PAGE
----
Things That Should Be In Every Lease
A lease or rental agreement sets out the rules landlords and
tenants agree to follow in their rental relationship. It is
a legal contract, as well as an immensely practical document
with crucial details, such as how long the tenant (you) can
occupy the property and the amount of rent due each month.
It needs to cover the basic terms of your tenancy.
Which Is Better, a Lease
or a Rental Agreement?
Here are some of the most important items to cover.
- Names of All Tenants
Every adult who lives in the rental unit, including both
members of a married couple, should be named as tenants
and sign the lease or rental agreement. This can settle
any rental payment disagreements with any roommates. This
makes each of you legally responsible for all terms, including
the full amount of the rent and the use of the property--meaning
the landlord can legally seek the entire rent from any one
of the tenants should the others skip out or be unable to
- Limits on Occupancy
The agreement should clearly specify that the rental unit
is the residence of only the tenants who have signed the
lease (and their children). This guarantees the right to
determine who lives in the property and to limit the number
of occupants. The value of this clause is that it gives
the landlord grounds to evict a tenant who moves in a friend
or relative, or sublets the unit, without their permission.
- Term of the Tenancy
Every rental document should state whether it is a rental
agreement or a fixed-term lease. What's the difference between
the two? Both rental agreements and fixed-term leases cover
basic details such as tenants names and rent provisions;
they differ mainly in the length of the tenancy they create.
Rental agreements usually run from month-to-month and self-renew
unless terminated by the landlord or tenant. Leases, on
the other hand, typically last a year. The choice will depend
on the arrangement with your landlord.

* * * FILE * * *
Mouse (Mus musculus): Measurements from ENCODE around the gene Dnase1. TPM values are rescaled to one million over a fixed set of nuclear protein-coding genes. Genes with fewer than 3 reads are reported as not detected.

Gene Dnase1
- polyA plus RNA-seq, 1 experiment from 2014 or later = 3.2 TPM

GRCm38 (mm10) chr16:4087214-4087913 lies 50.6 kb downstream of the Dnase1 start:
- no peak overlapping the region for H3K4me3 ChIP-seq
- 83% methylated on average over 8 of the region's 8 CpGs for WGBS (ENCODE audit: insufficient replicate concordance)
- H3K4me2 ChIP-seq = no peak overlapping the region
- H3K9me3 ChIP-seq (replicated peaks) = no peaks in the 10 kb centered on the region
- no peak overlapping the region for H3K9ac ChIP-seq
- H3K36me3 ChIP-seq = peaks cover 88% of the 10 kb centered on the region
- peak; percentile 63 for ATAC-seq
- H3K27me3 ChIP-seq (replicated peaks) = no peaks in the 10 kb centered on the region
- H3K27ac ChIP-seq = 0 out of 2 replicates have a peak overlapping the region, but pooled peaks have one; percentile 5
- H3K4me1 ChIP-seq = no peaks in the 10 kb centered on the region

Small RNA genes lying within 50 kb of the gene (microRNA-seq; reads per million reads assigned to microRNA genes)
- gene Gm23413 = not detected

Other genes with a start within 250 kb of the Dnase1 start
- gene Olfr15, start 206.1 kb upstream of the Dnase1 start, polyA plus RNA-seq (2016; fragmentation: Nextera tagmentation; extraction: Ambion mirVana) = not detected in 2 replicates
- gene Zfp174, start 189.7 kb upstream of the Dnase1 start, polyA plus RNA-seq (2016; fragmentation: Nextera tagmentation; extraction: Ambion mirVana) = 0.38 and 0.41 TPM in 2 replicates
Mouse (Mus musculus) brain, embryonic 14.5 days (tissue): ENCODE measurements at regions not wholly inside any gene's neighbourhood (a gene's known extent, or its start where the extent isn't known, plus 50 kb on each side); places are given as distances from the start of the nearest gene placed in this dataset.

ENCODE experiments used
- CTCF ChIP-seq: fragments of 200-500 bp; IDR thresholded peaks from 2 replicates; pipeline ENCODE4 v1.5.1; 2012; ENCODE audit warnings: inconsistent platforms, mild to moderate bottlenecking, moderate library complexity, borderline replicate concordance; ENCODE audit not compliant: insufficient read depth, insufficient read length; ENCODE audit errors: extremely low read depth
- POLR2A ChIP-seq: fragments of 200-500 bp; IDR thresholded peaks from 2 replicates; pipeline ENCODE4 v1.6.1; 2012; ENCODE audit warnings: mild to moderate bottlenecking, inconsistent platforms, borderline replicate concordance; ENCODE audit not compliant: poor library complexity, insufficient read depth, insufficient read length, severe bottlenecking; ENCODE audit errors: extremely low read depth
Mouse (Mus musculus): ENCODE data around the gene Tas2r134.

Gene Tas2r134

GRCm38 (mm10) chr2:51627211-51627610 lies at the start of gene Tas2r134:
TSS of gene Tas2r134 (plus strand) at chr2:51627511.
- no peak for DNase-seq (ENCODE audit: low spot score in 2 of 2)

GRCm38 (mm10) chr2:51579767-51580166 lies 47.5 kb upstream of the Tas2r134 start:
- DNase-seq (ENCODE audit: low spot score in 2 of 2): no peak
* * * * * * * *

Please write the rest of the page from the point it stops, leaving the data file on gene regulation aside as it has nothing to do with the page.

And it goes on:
The lease or rental agreement should specify the amount
of rent, when it is due (typically, the first of the month),
and how it's to be paid, such as by mail to your office.
To avoid confusion, there will be details such as: acceptable
payment methods (such as personal check only) whether late
fees will be due if rent is not paid on time, the amount
of the fee, and whether or not there's any grace period,
and any penalties if a rent check bounces.
- Deposits and Fees
The use and return of security deposits is a frequent source
of friction between landlords and tenants, especially in
college environments. To avoid confusion and legal hassles,
the lease or rental agreement should be clear on: the dollar
amount of the security deposit how the deposit may be used
(for example, for damage repair) and not used (such as for
last month's rent) when and how the deposit will be returnedl
and account for deductions after you move out, and any legal
nonrefillable fees, such as for cleaning or pets. It's also
a good idea (and legally required in a few states and cities)
to include details on where the deposit is being held and
whether interest on the deposit will be paid.
- Repairs and Maintenance
Clearly set out your and the landlord's responsibilities
for repair and maintenance in your lease or rental agreement,
including: the tenant's responsibility to keep the rental
premises clean and sanitary and to pay for any damage caused
by their abuse or neglect a requirement that you alert to
defective or dangerous conditions in the rental property,
specific details on procedures for handling complaint and
repair requests, and restrictions on repairs and alterations,
such as adding a built-in dishwasher, installing a burglar
alarm system or painting walls without permission.
- Entry to Rental Property
To avoid tenant claims of illegal entry or violation of
privacy rights, the lease or rental agreement should clarify
legal right of access to the property--for example, to make
repairs-- how much advance notice landlord will provide
the tenant before entering.
- Restrictions on Tenant Illegal Activity
To avoid trouble among tenants, prevent property damage
and limit exposure to lawsuits from residents and neighbors,
include an explicit lease or rental agreement clause prohibiting
disruptive behavior such as excessive noise and illegal
activity such as drug dealing.
- Other Important Rules and Restrictions
Lease or rental agreement is clear on the subject of pets.
If pets are allowed, there should be any special restrictions
such as a limit on the size or number of pets, or a requirement
that the tenant will keep the yard free of all animal waste.
Any other legal restrictions, such as limits on the type
of business a tenant may run from home, should also be spelled
out in the lease or rental agreement. Important rules and
regulations covering parking and use of common areas should
be specifically incorporated in the lease or rental agreement.